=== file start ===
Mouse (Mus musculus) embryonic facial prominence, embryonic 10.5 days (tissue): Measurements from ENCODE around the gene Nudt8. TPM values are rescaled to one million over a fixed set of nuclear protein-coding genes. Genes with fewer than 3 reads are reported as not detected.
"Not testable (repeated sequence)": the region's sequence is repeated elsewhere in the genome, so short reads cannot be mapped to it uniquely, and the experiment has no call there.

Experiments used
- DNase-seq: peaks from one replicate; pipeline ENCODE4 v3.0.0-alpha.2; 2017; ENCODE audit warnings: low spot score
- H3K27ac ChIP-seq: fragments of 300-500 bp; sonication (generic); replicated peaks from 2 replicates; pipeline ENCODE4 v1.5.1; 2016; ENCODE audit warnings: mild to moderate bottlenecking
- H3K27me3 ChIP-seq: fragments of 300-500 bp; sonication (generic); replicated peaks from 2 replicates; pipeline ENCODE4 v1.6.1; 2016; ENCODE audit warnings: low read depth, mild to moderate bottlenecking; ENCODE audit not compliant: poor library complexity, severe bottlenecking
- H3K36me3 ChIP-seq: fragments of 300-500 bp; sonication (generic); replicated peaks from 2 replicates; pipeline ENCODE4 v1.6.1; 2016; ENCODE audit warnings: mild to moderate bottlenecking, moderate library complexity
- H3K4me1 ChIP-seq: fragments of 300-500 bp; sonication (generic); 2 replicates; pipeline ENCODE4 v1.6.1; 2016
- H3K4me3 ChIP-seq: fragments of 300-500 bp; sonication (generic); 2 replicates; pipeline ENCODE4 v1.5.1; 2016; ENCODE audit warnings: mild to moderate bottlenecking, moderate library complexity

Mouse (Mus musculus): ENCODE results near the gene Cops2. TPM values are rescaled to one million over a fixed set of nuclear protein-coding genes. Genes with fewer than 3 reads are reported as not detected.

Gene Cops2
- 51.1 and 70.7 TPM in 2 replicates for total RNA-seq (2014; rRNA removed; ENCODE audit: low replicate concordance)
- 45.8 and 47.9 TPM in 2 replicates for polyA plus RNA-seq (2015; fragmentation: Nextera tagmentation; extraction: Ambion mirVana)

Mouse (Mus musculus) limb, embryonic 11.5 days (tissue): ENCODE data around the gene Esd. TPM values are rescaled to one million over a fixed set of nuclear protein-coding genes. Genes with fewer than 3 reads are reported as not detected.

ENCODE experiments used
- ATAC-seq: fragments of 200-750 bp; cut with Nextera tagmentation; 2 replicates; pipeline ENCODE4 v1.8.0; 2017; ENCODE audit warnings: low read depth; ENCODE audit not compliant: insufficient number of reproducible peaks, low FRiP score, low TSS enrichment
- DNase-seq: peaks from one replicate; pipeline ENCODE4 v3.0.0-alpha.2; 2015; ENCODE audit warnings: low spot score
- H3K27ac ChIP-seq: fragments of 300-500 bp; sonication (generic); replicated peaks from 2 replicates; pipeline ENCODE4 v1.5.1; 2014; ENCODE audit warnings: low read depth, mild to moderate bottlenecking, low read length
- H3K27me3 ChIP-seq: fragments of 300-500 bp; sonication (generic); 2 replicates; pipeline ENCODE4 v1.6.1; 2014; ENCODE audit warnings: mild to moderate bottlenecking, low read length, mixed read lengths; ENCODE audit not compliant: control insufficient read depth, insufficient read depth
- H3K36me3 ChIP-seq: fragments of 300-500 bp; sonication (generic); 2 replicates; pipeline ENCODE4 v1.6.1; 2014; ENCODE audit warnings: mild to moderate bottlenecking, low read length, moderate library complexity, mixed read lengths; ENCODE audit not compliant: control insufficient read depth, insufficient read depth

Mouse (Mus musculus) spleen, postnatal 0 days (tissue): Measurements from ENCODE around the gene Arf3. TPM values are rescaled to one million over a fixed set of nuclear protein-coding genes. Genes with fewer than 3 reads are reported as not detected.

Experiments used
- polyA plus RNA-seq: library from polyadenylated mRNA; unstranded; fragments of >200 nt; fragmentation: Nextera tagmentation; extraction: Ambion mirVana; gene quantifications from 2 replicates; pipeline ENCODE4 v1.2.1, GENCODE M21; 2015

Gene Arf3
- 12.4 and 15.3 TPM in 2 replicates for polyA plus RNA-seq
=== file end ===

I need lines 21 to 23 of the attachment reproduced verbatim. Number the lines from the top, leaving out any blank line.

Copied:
Mouse (Mus musculus) spleen, postnatal 0 days (tissue): Measurements from ENCODE around the gene Arf3. TPM values are rescaled to one million over a fixed set of nuclear protein-coding genes. Genes with fewer than 3 reads are reported as not detected.

Experiments used
- polyA plus RNA-seq: library from polyadenylated mRNA; unstranded; fragments of >200 nt; fragmentation: Nextera tagmentation; extraction: Ambion mirVana; gene quantifications from 2 replicates; pipeline ENCODE4 v1.2.1, GENCODE M21; 2015